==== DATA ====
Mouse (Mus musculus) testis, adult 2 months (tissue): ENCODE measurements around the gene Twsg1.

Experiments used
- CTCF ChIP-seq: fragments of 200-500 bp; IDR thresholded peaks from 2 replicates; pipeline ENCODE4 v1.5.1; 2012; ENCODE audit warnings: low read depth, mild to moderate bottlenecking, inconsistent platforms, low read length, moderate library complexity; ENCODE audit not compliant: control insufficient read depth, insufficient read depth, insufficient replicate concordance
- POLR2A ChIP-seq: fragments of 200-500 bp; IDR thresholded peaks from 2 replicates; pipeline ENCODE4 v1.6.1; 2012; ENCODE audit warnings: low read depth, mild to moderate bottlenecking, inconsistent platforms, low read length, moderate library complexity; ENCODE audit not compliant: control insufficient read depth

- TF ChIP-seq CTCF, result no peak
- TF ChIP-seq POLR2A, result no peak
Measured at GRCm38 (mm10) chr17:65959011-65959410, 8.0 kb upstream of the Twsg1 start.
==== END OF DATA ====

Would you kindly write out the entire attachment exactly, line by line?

Mouse (Mus musculus) testis, adult 2 months (tissue): ENCODE measurements around the gene Twsg1.

Experiments used
- CTCF ChIP-seq: fragments of 200-500 bp; IDR thresholded peaks from 2 replicates; pipeline ENCODE4 v1.5.1; 2012; ENCODE audit warnings: low read depth, mild to moderate bottlenecking, inconsistent platforms, low read length, moderate library complexity; ENCODE audit not compliant: control insufficient read depth, insufficient read depth, insufficient replicate concordance
- POLR2A ChIP-seq: fragments of 200-500 bp; IDR thresholded peaks from 2 replicates; pipeline ENCODE4 v1.6.1; 2012; ENCODE audit warnings: low read depth, mild to moderate bottlenecking, inconsistent platforms, low read length, moderate library complexity; ENCODE audit not compliant: control insufficient read depth

- TF ChIP-seq CTCF, result no peak
- TF ChIP-seq POLR2A, result no peak
Measured at GRCm38 (mm10) chr17:65959011-65959410, 8.0 kb upstream of the Twsg1 start.